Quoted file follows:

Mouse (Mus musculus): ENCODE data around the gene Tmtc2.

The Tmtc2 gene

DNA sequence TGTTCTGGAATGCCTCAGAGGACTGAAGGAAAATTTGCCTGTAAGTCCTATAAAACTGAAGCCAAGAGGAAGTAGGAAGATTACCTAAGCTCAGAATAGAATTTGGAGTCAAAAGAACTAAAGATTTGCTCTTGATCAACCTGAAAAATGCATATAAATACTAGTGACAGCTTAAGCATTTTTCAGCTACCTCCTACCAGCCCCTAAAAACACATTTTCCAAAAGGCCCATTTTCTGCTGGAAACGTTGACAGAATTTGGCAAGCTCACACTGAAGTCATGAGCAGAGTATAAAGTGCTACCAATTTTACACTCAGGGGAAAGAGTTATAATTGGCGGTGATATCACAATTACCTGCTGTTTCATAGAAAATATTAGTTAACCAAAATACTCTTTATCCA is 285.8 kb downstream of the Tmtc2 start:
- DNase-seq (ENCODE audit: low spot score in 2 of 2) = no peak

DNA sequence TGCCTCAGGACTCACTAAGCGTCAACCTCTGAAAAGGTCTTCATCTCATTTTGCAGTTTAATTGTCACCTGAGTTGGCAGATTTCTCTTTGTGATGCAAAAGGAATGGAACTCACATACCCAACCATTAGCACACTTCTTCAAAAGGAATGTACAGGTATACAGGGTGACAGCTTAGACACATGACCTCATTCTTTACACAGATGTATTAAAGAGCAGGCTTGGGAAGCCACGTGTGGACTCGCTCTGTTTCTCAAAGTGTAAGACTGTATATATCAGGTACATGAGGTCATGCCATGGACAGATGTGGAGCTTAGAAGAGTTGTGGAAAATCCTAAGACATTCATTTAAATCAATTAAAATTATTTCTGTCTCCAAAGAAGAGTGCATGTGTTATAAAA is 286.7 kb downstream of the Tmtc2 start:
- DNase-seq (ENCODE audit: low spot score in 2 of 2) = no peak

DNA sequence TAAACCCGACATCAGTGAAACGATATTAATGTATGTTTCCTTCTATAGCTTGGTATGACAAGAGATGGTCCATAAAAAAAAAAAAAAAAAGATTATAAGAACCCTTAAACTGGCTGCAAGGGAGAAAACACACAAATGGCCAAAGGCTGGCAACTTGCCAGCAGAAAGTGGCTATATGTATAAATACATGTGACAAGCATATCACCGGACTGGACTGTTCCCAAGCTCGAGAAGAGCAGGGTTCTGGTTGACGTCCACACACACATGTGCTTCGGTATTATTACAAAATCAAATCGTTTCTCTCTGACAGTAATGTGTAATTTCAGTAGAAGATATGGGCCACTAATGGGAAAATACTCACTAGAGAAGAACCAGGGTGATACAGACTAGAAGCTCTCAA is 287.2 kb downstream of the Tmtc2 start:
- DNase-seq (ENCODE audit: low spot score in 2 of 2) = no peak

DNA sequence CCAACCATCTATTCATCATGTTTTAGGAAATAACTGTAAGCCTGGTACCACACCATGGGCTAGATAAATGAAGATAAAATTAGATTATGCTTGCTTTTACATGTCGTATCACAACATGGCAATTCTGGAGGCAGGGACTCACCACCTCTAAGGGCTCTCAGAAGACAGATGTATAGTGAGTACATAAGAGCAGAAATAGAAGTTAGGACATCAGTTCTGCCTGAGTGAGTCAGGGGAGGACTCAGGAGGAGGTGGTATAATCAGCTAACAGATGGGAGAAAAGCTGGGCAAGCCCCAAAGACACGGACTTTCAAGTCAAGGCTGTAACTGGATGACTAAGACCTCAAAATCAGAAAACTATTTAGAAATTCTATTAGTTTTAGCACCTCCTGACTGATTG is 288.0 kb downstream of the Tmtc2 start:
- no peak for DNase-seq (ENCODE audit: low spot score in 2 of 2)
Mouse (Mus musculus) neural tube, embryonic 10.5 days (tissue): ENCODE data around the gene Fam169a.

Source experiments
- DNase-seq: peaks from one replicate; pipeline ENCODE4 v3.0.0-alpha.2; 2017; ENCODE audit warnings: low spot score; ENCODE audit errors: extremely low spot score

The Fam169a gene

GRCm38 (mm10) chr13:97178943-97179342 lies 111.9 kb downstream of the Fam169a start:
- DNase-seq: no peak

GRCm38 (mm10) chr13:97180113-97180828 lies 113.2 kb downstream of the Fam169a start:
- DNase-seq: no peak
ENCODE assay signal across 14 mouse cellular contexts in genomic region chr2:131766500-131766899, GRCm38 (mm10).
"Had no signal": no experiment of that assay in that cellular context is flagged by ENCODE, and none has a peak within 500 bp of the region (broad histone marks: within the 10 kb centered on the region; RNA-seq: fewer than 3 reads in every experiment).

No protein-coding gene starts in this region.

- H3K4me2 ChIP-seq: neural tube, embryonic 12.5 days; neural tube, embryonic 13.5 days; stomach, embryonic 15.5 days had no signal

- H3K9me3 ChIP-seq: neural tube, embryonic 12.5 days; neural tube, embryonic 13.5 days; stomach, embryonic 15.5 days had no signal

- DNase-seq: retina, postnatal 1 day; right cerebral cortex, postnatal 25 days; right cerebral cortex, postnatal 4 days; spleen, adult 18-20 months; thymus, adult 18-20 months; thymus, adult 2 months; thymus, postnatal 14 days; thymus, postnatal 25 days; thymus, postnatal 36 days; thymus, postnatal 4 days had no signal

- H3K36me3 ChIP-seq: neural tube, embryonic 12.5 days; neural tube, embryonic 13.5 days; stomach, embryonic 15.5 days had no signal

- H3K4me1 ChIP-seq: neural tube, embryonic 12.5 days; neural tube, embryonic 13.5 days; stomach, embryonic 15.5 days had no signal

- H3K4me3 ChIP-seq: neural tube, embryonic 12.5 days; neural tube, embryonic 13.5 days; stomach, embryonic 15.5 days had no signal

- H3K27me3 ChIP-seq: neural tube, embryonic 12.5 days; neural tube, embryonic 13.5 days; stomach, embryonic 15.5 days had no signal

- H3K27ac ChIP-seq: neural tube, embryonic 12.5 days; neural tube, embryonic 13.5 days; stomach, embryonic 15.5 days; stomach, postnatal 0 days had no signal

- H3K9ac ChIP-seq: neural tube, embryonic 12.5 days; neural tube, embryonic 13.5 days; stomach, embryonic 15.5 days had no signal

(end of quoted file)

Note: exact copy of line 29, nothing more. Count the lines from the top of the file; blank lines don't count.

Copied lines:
- H3K27ac ChIP-seq: neural tube, embryonic 12.5 days; neural tube, embryonic 13.5 days; stomach, embryonic 15.5 days; stomach, postnatal 0 days had no signal